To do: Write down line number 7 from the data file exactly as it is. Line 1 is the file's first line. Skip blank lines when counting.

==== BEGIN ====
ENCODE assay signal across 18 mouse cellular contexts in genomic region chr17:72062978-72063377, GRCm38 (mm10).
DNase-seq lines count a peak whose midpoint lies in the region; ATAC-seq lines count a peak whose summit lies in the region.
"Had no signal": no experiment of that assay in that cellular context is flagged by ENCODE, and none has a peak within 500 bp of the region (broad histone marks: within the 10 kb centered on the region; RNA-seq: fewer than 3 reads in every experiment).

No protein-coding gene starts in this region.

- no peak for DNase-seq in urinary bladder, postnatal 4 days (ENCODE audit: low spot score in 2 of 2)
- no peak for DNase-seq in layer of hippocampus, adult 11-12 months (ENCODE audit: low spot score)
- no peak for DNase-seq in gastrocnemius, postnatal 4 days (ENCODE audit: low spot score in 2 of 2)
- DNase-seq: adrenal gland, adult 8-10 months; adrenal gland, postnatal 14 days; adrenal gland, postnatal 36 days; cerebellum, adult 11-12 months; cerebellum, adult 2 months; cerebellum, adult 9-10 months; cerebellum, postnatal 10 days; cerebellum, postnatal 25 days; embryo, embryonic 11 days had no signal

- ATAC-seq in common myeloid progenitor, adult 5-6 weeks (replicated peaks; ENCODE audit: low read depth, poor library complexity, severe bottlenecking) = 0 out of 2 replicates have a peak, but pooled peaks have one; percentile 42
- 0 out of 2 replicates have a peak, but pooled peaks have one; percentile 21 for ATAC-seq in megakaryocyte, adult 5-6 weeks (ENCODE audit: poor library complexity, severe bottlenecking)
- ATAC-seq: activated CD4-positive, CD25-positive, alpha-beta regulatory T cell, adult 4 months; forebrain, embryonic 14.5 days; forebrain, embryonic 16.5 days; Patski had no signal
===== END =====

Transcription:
- no peak for DNase-seq in gastrocnemius, postnatal 4 days (ENCODE audit: low spot score in 2 of 2)